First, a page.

This past week Ugandan rugby witnessed something unlike anything anyone had ever seen before. Egg chasers and their current or immediate past coach usually showcase a form of camaraderie to which both never took offence. But there are exceptions, and sadly we recently got to witness one.
There’s no concrete evidence to suggest that the Lady Cranes players that figured in last weekend’s Africa Women’s Sevens have ever felt an intolerable aversion to their coach. Helen Koyokoyo Buteme is tough, unyielding, passionate and relentless. Notable for her investment of trust in young players, the wisdom of Buteme’s directing hand is reputed for bringing a dash of care and thoughtfulness to the equation.
Those that don’t get along tolerably with the 38-year-old have, however, made it abundantly clear that the maths doesn’t add up. The maths also remarkably didn’t add up last year when Buteme beat the odds to lead Uganda to a second-place finish. A great burden was still on her shoulders. Dropping two places at this year’s tournament, which also doubled as an Olympics qualifier, surely meant that whatever advantage gained was quickly lost.
It seemed wholly possible -- even inevitable -- that those violently opposed to the idea of change would waste no time in stoking fears. And true to form, Buteme’s detractors have plunged everyone into a feeling of despair. Here is the unsettling bit: The detractors, whose tone on social media has been as patronising as it was disparaging, are national players.
Not sevens but 15s players. Most if not all were deemed surplus to requirements after the reins for the sevens national team were handed to Buteme in 2016. They have always maintained their scorn, dancing around their former coach’s grave at any opportunity. This, though, is more than a score-settling episode. It speaks to the player power that is blighting sport in such a profound manner (not just Uganda, but the likes of Zimbabwe whose players refused to play to their coach’s instructions last weekend).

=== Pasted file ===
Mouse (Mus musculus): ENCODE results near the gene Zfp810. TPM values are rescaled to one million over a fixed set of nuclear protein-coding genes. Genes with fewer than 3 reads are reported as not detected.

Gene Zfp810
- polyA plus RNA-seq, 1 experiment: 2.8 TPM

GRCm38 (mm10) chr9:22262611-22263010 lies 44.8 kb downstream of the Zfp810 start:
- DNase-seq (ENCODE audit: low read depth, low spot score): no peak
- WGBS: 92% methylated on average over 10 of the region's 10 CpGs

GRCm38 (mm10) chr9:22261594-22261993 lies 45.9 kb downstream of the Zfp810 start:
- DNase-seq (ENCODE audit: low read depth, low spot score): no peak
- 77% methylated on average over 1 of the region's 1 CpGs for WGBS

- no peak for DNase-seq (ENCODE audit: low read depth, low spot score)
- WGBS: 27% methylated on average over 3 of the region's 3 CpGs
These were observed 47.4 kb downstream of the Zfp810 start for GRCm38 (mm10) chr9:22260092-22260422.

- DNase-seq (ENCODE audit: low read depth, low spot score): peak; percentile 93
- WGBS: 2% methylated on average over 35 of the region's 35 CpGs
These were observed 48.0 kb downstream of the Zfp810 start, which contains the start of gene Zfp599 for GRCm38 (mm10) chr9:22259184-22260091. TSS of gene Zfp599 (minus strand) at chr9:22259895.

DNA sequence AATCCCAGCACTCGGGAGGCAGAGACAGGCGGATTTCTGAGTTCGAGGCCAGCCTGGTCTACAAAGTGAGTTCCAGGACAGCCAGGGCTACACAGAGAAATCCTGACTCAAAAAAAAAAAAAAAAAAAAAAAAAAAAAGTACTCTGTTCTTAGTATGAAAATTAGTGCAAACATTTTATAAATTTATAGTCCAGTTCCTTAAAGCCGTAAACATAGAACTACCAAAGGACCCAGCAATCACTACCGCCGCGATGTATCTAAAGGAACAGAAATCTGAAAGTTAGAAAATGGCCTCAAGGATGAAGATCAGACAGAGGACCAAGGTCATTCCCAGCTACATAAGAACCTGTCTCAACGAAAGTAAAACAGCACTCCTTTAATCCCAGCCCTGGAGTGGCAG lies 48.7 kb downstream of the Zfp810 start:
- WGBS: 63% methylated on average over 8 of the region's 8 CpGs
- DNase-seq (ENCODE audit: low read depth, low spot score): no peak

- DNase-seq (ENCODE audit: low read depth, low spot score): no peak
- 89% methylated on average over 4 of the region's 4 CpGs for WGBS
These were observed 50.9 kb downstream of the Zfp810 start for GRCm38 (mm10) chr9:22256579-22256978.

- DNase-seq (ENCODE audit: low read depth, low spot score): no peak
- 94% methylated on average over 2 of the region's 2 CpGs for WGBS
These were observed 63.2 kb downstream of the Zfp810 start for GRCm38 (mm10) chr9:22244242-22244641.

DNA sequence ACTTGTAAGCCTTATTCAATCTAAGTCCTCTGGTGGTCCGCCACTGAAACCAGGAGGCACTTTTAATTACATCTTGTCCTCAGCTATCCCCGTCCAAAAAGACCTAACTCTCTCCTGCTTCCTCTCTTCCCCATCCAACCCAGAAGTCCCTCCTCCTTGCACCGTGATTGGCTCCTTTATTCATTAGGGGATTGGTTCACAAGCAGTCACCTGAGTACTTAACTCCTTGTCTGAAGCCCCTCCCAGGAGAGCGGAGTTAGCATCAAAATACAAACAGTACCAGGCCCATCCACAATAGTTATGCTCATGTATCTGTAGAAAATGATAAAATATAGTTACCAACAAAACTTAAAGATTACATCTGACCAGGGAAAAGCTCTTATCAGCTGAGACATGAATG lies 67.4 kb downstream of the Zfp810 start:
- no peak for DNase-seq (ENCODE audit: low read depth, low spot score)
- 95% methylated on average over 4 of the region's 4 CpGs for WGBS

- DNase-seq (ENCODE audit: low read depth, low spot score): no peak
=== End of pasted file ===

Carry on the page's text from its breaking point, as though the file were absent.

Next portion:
The sense of entitlement of the modern day player has made them so grotesquely dismissive. Lacking in all mannerisms, this breed of player sees nothing wrong in going about business with a striking lack of dignity. Toys are thrown out of the pram when things go south. They then take themselves for a solitary Jupiterian hero[ine] when things are looking up. Such volatility represents a stark stumbling block to progress, yet it still goes unpunished anyway. It certainly will in Ugandan lady rugby ranks with the players that taunted Buteme rewarded with game time in both sevens and 15s international matches.
Although the idea of sacrifice never seemed to weigh heavily on her mind, first on the pitch and later in the dugout, Buteme strongly believes a rubicon has been crossed. So strong that she reportedly handed in her resignation letter this past Monday. Unsurprisingly, the 38-year-old coach’s default position in the wake of her resignation has been silence.
Unimpeachable voices have nonetheless intimated to this column that Buteme’s mood of frustration owes much to a perceived snub from Uganda Rugby Union’s executive committee than anything.
Her plea to have the Lady Cranes camp in Kenya ahead of last weekend’s continental showpiece was flatly rejected.
Instead, she headed to Monastir with players that had been in residential camp for four days. South Africa, Kenya, Madagascar and Tunisia put had well drawn out training camps. It is not immediately obvious why the Uganda Rugby Union opted to get a solidarity grant that only tends to men’s rugby. What isn’t in doubt is that the likes of Buteme (those that hold Ugandan women’s rugby dear) feel shortchanged.
Just as appalling is the failure to appreciate that success is a journey and not destination. Women’s rugby has burnt its fingers before thanks to viewing success through a narrow prism. Buteme had a deep appreciation of these problems and was using a sharply intelligent approach to address them. Or be it on a shoestring budget. It is unfortunate that a perfect storm has swept through to ensure that there is no room for such an intellectual presence. Ugandan women’s rugby will be poorer without her.